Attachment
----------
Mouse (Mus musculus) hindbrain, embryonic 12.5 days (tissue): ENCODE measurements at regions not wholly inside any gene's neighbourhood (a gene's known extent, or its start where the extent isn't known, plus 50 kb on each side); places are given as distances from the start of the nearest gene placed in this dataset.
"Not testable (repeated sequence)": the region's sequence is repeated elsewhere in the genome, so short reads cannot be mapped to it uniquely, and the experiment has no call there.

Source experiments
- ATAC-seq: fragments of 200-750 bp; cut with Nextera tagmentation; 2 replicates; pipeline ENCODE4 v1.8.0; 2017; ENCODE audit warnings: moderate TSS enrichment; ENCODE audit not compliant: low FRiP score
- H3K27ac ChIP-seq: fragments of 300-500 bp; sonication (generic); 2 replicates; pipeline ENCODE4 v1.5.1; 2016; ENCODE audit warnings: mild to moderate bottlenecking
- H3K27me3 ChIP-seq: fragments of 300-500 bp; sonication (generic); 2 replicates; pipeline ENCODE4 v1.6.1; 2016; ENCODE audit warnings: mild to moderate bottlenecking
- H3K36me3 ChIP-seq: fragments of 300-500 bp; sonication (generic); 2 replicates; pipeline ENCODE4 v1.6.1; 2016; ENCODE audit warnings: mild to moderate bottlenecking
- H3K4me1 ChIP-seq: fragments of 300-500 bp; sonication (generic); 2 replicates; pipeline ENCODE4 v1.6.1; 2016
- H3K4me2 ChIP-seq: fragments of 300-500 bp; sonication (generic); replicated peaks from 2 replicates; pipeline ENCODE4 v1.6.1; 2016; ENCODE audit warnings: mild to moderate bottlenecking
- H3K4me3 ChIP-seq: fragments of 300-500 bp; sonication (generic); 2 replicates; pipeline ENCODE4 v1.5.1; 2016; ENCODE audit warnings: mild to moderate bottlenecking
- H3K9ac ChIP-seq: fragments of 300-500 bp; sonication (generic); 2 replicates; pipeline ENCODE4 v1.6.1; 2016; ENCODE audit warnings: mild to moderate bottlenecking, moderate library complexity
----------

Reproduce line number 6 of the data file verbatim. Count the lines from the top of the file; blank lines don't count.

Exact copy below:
- H3K27me3 ChIP-seq: fragments of 300-500 bp; sonication (generic); 2 replicates; pipeline ENCODE4 v1.6.1; 2016; ENCODE audit warnings: mild to moderate bottlenecking